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Bill Radke: The Internet address goes global. The company that acts as the world's clearinghouse for Internet domains is a California-based non-profit called ICANN. Reporter Kurt Achin says ICANN is about to help the Web speak the local language around the world.
Kurt Achin: Up until now, Internet users have had to type out web page URLs using the Roman alphabet.
But on Friday, ICANN's board -- meeting here in Seoul -- is expected to change all that, when it votes to introduce what's called "Internationalized Domain Names." Within a year or two, Web users will be able to type out their favorite Web addresses using Chinese characters, Korean hangeul, Arabic script, and so on.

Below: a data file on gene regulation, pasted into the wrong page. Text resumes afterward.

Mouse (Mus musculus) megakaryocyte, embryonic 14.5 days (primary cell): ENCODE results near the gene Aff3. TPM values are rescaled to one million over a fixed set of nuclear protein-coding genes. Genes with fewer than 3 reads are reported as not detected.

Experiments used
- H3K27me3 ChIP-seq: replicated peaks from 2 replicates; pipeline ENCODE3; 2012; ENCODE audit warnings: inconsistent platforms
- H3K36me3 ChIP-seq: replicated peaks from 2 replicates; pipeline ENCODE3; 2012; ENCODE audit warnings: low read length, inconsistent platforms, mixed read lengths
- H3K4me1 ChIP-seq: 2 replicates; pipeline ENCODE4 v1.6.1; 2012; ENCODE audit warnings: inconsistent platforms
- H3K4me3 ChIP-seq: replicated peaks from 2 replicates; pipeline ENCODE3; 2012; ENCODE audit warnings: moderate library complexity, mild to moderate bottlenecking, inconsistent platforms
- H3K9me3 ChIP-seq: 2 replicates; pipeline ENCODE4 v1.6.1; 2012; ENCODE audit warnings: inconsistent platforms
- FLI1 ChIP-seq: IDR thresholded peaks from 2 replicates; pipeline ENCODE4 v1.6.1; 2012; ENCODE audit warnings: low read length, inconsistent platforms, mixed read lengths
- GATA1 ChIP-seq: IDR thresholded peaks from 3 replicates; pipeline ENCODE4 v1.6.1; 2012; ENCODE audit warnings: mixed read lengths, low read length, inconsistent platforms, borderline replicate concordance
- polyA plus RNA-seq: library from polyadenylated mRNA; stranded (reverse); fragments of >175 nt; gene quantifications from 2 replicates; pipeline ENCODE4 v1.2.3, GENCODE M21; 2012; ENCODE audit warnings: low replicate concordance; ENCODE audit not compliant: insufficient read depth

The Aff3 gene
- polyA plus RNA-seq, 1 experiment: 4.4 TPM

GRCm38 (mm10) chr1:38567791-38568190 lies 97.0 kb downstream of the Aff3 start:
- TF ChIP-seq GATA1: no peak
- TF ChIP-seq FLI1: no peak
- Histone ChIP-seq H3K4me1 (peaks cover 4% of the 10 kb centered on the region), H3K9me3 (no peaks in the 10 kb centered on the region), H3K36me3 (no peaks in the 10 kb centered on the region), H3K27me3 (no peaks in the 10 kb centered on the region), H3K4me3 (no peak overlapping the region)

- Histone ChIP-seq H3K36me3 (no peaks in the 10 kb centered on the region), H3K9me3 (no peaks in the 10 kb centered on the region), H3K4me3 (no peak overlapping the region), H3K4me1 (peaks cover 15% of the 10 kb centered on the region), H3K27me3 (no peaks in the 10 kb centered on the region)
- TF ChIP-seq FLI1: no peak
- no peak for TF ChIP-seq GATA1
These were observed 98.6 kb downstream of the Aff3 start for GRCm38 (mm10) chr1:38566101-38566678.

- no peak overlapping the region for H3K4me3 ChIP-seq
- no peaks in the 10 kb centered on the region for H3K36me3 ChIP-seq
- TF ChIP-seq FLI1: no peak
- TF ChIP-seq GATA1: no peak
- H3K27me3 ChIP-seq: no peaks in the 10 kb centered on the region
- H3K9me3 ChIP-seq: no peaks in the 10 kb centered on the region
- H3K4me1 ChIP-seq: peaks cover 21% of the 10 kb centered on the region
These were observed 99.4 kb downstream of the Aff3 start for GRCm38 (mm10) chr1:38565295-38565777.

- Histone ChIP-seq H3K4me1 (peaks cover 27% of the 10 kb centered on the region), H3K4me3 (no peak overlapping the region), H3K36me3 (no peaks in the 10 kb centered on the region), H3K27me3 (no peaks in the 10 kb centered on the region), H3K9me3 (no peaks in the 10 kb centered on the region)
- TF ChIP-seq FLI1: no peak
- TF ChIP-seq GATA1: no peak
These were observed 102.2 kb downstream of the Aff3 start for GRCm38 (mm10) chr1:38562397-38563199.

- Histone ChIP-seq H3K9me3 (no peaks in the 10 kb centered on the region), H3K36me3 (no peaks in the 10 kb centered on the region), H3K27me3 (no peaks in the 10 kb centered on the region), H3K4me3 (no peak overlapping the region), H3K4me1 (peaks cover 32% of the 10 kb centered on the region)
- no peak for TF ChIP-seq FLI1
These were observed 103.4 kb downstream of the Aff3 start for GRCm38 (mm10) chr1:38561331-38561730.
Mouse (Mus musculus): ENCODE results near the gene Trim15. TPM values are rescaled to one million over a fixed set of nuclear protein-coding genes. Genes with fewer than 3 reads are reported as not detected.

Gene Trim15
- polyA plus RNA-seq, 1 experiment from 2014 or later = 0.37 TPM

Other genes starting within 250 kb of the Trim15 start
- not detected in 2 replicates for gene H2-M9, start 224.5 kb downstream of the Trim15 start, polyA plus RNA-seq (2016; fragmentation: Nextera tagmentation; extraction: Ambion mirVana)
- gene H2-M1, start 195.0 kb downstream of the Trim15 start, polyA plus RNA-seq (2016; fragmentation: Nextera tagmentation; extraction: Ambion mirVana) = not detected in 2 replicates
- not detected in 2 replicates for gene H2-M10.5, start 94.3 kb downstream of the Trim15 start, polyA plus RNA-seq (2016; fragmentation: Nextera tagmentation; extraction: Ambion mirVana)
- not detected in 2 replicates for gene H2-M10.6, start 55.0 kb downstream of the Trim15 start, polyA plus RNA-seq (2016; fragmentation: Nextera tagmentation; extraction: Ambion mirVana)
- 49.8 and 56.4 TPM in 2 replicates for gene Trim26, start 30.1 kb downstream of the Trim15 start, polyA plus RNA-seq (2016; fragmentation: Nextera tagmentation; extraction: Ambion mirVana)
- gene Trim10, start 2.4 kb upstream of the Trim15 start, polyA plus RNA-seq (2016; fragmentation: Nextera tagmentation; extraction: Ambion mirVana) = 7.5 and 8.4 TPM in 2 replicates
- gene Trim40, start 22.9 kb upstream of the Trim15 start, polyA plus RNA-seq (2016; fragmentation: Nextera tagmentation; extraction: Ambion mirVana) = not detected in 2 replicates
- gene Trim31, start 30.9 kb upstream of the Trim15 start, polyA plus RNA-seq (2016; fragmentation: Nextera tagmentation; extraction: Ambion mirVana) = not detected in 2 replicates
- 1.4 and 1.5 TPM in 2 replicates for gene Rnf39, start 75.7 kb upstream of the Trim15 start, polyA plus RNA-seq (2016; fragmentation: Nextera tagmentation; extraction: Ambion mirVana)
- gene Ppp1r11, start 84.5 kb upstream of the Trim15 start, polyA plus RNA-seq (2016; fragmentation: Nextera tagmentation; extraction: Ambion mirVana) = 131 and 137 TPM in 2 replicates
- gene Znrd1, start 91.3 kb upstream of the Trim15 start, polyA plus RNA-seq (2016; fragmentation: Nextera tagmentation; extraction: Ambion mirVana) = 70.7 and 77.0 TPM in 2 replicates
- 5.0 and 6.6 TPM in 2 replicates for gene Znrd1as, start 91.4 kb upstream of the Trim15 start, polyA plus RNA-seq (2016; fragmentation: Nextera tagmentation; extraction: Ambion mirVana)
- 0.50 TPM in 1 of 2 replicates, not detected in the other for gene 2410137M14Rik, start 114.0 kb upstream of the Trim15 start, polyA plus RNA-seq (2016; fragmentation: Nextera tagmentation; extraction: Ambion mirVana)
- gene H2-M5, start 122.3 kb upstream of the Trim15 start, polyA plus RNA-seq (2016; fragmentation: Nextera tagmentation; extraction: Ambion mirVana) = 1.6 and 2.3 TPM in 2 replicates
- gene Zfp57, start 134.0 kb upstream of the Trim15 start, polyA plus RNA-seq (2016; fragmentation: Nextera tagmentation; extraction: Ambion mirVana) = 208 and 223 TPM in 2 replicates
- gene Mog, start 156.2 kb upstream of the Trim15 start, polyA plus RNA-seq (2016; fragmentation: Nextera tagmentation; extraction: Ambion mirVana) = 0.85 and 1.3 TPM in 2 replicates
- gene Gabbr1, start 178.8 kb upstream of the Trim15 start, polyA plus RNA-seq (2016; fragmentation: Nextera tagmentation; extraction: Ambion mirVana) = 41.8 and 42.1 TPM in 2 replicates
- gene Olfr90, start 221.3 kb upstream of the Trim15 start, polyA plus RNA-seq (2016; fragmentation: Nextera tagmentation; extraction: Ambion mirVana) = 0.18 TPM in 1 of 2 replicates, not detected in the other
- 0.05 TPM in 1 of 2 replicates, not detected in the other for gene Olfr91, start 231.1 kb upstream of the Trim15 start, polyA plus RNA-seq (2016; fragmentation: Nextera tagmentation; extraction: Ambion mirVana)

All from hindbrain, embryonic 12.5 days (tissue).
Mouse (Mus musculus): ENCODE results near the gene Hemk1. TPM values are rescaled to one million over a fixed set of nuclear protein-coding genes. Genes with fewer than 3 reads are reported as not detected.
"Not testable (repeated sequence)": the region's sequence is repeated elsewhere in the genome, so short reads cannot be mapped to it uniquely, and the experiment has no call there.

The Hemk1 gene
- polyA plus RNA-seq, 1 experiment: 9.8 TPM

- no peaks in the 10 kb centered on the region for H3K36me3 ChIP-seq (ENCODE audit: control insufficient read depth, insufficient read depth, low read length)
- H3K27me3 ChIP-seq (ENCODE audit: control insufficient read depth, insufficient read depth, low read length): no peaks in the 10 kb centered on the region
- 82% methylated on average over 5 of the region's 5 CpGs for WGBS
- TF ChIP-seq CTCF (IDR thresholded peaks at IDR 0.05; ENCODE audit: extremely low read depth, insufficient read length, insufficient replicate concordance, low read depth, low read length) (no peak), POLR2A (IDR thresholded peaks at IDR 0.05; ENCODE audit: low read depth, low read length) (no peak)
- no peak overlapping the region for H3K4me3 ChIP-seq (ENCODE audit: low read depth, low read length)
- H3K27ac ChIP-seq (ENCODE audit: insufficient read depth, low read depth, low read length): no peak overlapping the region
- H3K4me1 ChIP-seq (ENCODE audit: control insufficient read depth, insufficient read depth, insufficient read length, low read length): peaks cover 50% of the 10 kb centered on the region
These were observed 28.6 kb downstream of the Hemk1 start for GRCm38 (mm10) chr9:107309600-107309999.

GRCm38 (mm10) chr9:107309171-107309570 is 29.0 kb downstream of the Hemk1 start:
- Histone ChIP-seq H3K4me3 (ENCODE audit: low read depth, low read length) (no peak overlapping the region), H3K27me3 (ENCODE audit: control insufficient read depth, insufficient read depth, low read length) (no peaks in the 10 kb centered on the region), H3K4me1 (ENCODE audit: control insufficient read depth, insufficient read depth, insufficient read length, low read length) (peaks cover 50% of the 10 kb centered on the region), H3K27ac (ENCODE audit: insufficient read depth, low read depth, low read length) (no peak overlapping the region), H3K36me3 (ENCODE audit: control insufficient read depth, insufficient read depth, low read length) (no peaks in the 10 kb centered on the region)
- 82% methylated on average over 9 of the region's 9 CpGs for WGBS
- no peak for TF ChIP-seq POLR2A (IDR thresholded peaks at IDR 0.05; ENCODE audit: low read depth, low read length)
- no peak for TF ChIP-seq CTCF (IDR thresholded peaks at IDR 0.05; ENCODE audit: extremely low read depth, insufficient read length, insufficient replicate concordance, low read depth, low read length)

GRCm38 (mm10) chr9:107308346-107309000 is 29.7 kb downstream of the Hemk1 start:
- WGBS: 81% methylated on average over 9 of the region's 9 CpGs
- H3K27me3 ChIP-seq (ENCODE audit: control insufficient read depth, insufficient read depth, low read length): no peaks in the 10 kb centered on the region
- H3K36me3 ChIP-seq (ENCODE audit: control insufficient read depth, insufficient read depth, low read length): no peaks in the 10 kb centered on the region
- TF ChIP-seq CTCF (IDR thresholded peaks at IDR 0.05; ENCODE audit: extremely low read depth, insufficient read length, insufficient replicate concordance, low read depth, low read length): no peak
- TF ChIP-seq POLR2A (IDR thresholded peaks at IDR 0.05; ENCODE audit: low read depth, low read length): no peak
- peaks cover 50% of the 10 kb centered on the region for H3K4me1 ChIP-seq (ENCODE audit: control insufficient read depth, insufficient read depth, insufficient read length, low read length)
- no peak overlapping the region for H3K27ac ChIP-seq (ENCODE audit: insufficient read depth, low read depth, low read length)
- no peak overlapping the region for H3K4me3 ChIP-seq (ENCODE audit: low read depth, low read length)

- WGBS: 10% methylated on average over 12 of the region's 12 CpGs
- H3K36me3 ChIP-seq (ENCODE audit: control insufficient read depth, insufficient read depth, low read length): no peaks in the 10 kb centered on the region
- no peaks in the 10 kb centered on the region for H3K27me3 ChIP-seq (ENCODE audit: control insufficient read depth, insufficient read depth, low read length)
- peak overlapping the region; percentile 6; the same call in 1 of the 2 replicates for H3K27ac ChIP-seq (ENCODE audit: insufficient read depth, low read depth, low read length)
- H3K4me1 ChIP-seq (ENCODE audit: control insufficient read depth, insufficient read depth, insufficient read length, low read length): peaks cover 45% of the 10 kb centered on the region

Rebecca MACKINNON: The Internet is no longer dominated by English speakers anymore.
Rebecca Mackinnon is a Hong Kong University professor specializing in Internet governance. She says about one and a half billion people now use the Internet. Most are university graduates who are comfortable with the Roman alphabet. But the world's next online generation looks a little different.
MACKINNON: Really the next billion Internet users are increasingly going to be peasant farmers in far western China, who maybe didn't graduate from grade school.
Friday's vote is expected to create a boom for companies that register domain names -- as well as a lot of legal headaches in deciding who has the right to register certain addresses.
In Seoul, I'm Kurt Achin for Marketplace.